But for Kimpembe to progress and be taken seriously as a complete on-field presence, he had to step up in this domain. The season immediately after the World Cup win was a particularly tough one for the Frenchman. Probably his worst since signing his first professional contract with PSG in 2015. A shame, because it could have, or should have been the season to confirm his potential as Tuchel’s tactical hesitations, playing in a hybrid 4-4-2 with Marquinhos in midfield, made him a regular starter.

The climax of PSG’s season was obviously the double-confrontation against Man United. Two games that perfectly embodied the defender’s tendency to produce schizophrenic performances. In all fairness, the first leg in itself was the perfect summary of Kimpembe’s best and worst traits. He looked shaky in the first ten minutes, got booked in the eleventh (endangering himself and limiting his movements for the rest of his match), but came out of nowhere to open the scoring just after half-time (his first ever goal for the club) at Old Trafford. This effort clearly saved his day and was enough to get all the fans excited about the prospect of him playing a role in the second leg in Paris, with the notion fast developing that Kimpembe was definitely a big-game player.

The latter did not go as planned, though. In the 88th minute, as United were timidly trying to find an opening, a tame Diego Dalot shot was deflected. Tame? Unfortunately, touched on the way through by Kimpembe’s arm, leading the officials to award United a penalty after consulting with VAR. Marcus Rashford scored it, eliminating the Parisians in the final moments. After the game, Kimpembe was singled out, as the post-mortem into another crumbling showing on the biggest European stage from the team from Paris began. Unfortunately for Kimpembe, this marked the beginning of a very long end of the season.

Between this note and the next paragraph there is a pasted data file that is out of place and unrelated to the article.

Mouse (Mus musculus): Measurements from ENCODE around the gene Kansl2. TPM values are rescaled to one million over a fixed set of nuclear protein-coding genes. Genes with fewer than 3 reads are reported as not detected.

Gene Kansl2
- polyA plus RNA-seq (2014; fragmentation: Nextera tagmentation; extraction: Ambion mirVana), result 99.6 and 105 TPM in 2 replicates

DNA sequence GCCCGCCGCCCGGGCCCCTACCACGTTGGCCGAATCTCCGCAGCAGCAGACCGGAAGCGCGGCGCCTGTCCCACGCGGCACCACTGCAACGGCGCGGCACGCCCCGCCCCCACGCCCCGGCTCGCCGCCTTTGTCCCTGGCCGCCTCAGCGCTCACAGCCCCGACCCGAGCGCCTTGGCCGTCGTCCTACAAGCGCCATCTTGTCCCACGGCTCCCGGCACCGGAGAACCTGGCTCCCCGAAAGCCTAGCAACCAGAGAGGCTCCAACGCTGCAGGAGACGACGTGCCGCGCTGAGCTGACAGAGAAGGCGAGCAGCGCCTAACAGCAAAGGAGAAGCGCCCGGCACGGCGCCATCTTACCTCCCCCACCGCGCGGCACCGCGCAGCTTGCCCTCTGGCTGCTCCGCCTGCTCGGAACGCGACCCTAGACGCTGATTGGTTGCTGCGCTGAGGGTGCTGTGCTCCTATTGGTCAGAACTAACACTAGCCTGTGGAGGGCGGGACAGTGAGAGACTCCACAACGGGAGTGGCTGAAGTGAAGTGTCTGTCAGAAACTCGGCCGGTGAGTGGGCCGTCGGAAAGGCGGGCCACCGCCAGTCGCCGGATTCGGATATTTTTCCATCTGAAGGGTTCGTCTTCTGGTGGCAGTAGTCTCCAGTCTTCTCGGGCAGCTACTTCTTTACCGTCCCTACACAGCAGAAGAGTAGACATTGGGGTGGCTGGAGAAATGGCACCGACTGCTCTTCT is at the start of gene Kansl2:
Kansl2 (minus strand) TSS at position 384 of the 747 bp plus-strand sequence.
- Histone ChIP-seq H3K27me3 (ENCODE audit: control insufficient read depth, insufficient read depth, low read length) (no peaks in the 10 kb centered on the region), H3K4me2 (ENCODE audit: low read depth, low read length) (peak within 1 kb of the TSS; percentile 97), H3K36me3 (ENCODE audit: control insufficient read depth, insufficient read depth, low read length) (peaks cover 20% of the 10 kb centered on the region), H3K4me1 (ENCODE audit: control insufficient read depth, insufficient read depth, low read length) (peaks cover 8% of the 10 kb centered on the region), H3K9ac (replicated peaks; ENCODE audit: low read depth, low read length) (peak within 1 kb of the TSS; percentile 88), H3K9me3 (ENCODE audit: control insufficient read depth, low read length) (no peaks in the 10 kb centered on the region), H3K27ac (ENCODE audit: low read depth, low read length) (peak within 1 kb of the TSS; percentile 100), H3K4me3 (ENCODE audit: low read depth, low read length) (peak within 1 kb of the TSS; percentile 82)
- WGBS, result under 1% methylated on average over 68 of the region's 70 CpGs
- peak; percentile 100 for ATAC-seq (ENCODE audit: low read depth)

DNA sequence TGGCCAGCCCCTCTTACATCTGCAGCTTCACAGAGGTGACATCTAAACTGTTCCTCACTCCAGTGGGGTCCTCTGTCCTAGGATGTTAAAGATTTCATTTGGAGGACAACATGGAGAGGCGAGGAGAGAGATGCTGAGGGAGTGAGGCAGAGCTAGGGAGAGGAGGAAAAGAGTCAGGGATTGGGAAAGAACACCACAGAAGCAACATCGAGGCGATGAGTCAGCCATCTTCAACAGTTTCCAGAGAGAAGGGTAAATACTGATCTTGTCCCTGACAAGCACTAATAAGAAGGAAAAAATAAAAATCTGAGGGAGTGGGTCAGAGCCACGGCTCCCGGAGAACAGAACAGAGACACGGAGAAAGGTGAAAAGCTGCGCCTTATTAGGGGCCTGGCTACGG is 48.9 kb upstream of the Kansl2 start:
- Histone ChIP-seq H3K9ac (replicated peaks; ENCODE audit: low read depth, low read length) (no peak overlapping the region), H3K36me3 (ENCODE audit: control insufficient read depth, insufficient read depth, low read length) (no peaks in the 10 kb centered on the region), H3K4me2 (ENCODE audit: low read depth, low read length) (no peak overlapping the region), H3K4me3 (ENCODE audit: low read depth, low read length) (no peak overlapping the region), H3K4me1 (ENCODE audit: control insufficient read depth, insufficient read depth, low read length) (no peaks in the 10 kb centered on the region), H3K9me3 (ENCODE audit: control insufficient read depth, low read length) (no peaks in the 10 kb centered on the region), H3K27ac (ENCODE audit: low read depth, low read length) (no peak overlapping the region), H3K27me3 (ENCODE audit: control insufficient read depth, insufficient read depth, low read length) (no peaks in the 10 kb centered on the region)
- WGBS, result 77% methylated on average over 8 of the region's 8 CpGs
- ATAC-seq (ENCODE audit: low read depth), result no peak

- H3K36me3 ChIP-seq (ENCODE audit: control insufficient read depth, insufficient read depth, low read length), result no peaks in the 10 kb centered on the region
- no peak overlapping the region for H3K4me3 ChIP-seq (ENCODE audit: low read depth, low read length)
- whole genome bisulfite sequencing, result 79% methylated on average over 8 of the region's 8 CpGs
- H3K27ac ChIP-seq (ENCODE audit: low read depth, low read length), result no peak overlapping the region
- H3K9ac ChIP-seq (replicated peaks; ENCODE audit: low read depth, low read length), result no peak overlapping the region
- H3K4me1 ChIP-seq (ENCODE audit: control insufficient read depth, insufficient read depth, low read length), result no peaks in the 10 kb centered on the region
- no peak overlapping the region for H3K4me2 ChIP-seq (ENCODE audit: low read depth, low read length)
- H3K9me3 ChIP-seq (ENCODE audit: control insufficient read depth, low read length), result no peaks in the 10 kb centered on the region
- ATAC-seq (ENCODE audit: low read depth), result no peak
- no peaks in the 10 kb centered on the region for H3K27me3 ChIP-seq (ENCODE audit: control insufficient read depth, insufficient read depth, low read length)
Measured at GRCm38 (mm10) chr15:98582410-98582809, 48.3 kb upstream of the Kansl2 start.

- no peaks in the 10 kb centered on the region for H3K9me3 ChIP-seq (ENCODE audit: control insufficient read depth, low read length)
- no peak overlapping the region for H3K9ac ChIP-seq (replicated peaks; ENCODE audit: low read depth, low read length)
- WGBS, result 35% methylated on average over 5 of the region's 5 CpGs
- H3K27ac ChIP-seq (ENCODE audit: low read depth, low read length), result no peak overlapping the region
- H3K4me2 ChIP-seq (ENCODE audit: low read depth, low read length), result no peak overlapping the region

Maestro Kimpembe?

PSG eventually won the league, but failed in the Coupe de France final against the season’s feel good side Rennes. At the Stade de France, with the Parisians maintaining a comfortable two goal-lead, a cross from Hamari Traoré was deflected by Kimpembe into PSG’s goal. His mistake manages to destabilise Les Parisiens just before half-time, eventually leading them to lose the cup final on penalties.